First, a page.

Download Free Fonts and Specimens of Digital Typefaces by The Pyte Foundry
Where can I download free fonts and typefaces? Well, The Pyte Foundry is an interesting, and useful, typographic resource to add to your collection if you like collecting free fonts and typefaces.
You’ll no doubt notice that they use ‘alternative’ spellings on their website, such as: Pyte for Type, Gidital Typefaces for Gigital Typefaces, Fount for Font, Pytographic for Typographic… etc.
Each consecutive Monday, Mr Ellmer Stefan will release a new font on The Pyte Foundry website, which will be provided for download free-of-charge for a limited time of 7 days, and may be used under the terms stated in their End User License Agreement (PDF).
As you can see from the screenshots, each previous font shows when it was made available, but after 7 days the download link is deactivated.
As of writing this post; No. 28 ‘Overdose’ is the current free font available for download.
This website was found in a retweet by @TypeCache:
The Best of Everything for your Pytographic Needs
Quickly going back to their alternative approach to spelling, their sign-off on the About page (below) made me smirk: Alas, enjoy!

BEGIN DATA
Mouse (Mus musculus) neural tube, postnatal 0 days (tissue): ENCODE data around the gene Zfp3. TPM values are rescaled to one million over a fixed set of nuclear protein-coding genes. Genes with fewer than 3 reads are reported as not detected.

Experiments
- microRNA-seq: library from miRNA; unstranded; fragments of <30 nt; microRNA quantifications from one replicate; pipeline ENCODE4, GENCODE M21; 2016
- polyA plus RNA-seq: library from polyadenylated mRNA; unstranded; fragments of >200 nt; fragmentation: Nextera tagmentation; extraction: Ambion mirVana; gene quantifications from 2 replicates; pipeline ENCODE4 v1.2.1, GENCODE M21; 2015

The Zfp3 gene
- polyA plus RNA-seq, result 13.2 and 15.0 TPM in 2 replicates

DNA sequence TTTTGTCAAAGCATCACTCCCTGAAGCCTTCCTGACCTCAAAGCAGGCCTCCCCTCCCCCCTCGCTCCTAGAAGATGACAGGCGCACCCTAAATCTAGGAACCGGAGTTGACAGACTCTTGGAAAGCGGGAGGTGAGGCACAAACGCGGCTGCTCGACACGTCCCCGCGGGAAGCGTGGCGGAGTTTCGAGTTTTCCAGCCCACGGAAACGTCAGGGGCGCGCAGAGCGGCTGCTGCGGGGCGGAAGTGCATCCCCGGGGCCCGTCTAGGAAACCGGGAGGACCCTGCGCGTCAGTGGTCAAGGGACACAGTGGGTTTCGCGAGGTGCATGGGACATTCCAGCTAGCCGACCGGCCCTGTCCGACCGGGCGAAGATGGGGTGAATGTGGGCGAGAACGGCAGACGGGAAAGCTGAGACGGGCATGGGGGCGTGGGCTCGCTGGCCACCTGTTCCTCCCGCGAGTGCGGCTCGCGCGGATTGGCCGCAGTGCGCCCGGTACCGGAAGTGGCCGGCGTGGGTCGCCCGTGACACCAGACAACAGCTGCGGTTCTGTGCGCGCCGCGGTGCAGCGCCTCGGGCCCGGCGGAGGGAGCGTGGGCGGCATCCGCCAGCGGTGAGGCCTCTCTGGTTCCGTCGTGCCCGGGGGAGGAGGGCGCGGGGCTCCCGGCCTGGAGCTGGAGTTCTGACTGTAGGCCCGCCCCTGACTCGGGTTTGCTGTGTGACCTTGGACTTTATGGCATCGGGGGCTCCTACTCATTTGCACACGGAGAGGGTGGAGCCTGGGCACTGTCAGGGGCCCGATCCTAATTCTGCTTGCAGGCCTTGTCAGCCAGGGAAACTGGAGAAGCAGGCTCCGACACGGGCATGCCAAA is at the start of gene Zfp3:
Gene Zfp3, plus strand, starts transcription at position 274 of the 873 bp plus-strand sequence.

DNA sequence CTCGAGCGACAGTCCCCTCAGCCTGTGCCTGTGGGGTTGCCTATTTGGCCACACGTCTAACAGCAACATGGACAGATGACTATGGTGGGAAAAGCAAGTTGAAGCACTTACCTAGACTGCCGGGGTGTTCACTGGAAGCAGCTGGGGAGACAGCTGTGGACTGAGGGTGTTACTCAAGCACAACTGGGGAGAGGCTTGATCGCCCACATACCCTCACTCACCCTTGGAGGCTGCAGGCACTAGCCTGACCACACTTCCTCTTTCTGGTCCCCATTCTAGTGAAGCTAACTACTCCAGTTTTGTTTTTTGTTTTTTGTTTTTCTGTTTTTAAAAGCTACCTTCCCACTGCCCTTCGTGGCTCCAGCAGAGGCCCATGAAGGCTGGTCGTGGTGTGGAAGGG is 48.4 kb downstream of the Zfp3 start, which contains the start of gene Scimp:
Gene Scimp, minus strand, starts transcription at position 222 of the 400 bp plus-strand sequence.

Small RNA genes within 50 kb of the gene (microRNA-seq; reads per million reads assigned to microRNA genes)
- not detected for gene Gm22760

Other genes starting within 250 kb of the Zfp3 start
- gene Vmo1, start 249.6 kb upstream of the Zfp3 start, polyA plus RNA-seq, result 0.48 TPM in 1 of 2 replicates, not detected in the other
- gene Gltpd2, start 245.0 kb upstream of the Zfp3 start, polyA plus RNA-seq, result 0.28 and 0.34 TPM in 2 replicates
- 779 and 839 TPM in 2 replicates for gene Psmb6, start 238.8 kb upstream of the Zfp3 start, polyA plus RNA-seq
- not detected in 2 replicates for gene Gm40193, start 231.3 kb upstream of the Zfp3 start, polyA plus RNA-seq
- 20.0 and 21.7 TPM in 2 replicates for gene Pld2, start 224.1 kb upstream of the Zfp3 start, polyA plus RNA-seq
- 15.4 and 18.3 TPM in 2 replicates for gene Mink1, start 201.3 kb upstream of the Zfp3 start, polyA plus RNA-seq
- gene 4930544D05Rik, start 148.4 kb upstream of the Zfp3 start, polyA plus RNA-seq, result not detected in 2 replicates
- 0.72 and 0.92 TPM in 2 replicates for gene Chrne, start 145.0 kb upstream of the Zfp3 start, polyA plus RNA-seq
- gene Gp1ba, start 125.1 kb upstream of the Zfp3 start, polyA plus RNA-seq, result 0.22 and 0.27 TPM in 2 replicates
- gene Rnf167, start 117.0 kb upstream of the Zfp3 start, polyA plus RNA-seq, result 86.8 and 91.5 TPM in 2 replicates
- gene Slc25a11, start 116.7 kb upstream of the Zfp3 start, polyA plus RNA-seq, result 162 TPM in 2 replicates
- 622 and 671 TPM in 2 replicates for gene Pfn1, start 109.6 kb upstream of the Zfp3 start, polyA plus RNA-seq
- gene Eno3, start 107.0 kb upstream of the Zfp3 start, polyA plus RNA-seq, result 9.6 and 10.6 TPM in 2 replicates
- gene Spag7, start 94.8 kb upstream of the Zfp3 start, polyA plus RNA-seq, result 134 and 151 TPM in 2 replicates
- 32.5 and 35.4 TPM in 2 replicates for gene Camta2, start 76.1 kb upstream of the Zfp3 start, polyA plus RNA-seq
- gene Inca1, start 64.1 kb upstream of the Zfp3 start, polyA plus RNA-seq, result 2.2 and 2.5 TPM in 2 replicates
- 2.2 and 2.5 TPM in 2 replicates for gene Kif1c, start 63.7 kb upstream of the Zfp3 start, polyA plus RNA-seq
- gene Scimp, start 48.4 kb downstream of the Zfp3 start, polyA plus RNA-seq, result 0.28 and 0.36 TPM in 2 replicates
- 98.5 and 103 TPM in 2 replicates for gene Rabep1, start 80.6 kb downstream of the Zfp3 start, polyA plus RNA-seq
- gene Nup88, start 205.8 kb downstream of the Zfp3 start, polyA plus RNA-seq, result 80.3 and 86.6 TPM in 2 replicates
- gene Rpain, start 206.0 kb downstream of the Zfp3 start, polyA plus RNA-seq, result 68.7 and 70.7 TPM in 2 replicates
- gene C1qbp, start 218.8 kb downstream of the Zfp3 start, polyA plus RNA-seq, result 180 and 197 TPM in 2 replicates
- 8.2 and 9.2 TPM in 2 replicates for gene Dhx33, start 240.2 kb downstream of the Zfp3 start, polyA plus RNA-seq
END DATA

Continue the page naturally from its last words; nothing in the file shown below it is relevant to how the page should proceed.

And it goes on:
The Pyte Foundry: During the course of the year 2016 Ellmer Stefan will release a new Fount of Display Type on this website every consecutive Monday. Each Fount is provided for download free-of-charge for a limited time of 7 days and may be used under the terms stated in the End User License Agreement (PDF).
to the typographic diversity of the 19th century, this project’s aim is not historical accuracy — none of the typefaces are strict revivals of specific typefaces produced in the Victorian era. It is rather a “revival in spirit” indulging into stylistic manifoldness and idiosyncratic hyperbolism.
The digital Founts are generated using a component-based system that globally applies changes made to independently adjustable letter parts, such as stems or serifs.
This approach mirrors the production methods envisioned for the making of wood types around 1880: in “American Wood Type 1818–1900” historian Rob Roy Kelly refers to a series of inventions by William H. Page using interchangeable modules in the creation of wood type letters enabling the rapid manufacturing of new styles.